Despite government order, Uber refuses to take down ride-sharing feature POOL | business-news | Hindustan Times
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Despite government order, Uber refuses to take down ride-sharing feature POOL

Cab aggregator Uber says it will not take down the POOL feature on its app, despite the Karnataka transport department directing it to do so. Uber general manager Christian Freese says Bengaluru was the fifth largest POOL city globally, and riders have saved about Rs 47 crore by taking POOL.

business Updated: Feb 09, 2017 08:54 IST
Vikram Gopal
Uber general manager Christian Freese says Bengaluru was the fifth largest POOL city globally, and riders have saved about Rs 47 crore by taking POOL.
Uber general manager Christian Freese says Bengaluru was the fifth largest POOL city globally, and riders have saved about Rs 47 crore by taking POOL.(Reuters File)

Cab aggregator Uber on Thursday said it will not take down its ride-sharing feature POOL on its app, despite the Karnataka transport department directing it to do so.

The company had sought three days’ time on Tuesday after the department pointed out in a meeting that the Motor Vehicles Act did not permit multiple pick-ups in the same trip.

The meeting was necessitated after drivers and owners of cabs attached with Uber and Ola had taken to the streets in Bengaluru, protesting the reduction of incentives paid to them by the two firms.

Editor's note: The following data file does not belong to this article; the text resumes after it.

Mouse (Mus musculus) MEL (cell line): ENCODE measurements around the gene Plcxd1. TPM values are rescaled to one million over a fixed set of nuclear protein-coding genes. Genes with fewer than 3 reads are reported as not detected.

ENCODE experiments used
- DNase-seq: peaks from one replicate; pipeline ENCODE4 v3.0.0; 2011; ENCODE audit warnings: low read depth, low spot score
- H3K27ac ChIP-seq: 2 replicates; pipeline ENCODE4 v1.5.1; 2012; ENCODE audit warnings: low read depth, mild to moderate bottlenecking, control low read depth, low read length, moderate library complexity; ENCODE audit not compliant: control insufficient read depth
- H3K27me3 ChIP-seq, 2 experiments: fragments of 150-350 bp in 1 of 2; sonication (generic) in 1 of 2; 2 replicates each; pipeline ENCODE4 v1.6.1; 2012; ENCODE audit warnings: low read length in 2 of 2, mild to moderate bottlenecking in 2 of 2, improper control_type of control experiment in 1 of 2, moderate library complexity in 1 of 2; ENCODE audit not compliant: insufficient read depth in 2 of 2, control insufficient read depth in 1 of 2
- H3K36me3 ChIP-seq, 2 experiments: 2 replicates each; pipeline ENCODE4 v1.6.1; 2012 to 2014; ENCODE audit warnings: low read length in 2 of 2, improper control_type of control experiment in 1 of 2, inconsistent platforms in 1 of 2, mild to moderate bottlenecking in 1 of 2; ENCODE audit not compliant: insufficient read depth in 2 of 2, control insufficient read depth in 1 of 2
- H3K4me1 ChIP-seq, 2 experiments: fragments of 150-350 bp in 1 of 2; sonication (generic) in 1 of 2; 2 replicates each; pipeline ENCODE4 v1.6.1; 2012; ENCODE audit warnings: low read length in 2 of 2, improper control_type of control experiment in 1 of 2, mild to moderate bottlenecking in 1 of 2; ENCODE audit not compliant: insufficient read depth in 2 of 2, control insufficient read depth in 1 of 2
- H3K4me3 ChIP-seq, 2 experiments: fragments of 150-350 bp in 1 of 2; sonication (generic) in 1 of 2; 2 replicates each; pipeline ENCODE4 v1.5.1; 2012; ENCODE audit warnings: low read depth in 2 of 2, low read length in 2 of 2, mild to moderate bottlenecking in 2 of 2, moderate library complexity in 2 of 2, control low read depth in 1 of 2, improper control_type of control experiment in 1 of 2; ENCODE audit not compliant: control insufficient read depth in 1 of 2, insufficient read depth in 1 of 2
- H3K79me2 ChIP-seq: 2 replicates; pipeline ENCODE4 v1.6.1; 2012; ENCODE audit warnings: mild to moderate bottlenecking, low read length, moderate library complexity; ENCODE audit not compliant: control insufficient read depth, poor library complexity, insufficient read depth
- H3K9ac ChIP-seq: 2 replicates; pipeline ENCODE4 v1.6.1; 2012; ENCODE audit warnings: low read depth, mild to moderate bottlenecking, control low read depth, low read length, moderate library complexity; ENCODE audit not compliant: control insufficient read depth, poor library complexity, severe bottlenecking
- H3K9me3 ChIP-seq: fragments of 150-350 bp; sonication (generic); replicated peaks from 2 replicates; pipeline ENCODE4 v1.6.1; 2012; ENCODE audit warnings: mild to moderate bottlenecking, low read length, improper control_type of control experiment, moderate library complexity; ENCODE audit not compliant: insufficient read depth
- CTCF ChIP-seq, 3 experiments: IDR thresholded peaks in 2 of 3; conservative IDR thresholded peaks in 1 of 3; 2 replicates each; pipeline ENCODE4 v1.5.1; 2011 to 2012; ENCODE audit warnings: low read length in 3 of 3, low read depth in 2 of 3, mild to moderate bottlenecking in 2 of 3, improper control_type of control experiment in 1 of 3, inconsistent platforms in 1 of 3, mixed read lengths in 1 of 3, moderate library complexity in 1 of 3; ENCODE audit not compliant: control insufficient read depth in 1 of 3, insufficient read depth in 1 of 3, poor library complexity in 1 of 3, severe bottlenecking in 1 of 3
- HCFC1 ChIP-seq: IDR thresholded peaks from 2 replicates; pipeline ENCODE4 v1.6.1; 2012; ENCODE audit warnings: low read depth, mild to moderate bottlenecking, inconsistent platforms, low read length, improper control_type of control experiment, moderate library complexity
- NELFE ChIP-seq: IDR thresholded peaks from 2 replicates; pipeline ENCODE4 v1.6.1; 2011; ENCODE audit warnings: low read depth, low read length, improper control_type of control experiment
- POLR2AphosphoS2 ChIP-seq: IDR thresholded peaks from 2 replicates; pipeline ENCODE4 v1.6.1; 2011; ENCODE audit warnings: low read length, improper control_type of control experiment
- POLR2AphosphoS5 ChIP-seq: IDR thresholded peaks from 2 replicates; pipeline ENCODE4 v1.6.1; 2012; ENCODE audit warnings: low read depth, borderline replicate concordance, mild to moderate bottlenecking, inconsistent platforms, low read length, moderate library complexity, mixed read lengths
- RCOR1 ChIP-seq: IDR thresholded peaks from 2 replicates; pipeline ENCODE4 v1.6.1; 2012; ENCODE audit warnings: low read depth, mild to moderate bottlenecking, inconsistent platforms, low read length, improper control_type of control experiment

Members of various taxi drivers associations protest against Uber and Ola for not providing proper benefits to drivers in Bengaluru. (HT File)

Meanwhile, the ride-sharing feature had ensured that their earnings were reduced as customers were being charged lesser under the feature.

On Thursday, Uber mounted an offensive against the transport department’s directive, with the firm’s general manager Christian Freese launching an online petition in support of the feature.

“We will mail users of Uber asking them to sign the petition,” he said.

Underlining Bengaluru’s importance for Uber, Freese said: “Bengaluru is the fifth largest POOL city globally. This was the first city in India where we launched the service, and riders have saved about Rs 47 crore by taking POOL,” he said.

“We believe that POOL does not violate any laws in India and we are constantly speaking to the transport department regarding this,” Freese said. He said no notice was issued to the company and hence it was not thinking of discontinuing the service.

However, transport commissioner MK Aiyappa said the service was illegal.

Asked about Uber’s stand on POOL, he said: “They had asked for three days’ time to take down the service. We will take action if they do not do so.”

Freese also said drivers who were not happy with the change in incentives were free to leave the platform. “We have not forced them into anything,” he said.

Talking to HT, Premnath Shetty, a driver attached with Uber, objected to Uber’s stand.

“It is easy for them to say that we are free to leave the platform. But many, like me, bought new cars to join the platform, enticed by the huge incentives they promised us,” Shetty said.

Shetty, who bought a Swift DZire two years ago after moving from Mangaluru, said the installments on his loan had not yet been paid. “From around Rs 1 lakh a year ago, I earn only Rs 40,000 a month now, which does not include the cost incurred on fuel,” he added.

“The only way forward now is that the government must intervene and help people like me who have left jobs and moved to Bengaluru because of these firms,” he said.